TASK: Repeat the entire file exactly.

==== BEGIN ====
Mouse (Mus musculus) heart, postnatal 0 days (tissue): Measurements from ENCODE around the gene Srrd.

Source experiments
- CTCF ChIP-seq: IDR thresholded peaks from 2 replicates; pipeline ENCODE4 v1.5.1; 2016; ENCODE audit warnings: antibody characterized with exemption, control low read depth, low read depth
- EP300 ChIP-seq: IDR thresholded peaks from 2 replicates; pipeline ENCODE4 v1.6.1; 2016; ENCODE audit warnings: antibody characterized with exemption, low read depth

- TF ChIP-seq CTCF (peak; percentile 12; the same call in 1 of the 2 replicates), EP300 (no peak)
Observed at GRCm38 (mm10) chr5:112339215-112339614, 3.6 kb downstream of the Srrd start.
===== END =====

Mouse (Mus musculus) heart, postnatal 0 days (tissue): Measurements from ENCODE around the gene Srrd.

Source experiments
- CTCF ChIP-seq: IDR thresholded peaks from 2 replicates; pipeline ENCODE4 v1.5.1; 2016; ENCODE audit warnings: antibody characterized with exemption, control low read depth, low read depth
- EP300 ChIP-seq: IDR thresholded peaks from 2 replicates; pipeline ENCODE4 v1.6.1; 2016; ENCODE audit warnings: antibody characterized with exemption, low read depth

- TF ChIP-seq CTCF (peak; percentile 12; the same call in 1 of the 2 replicates), EP300 (no peak)
Observed at GRCm38 (mm10) chr5:112339215-112339614, 3.6 kb downstream of the Srrd start.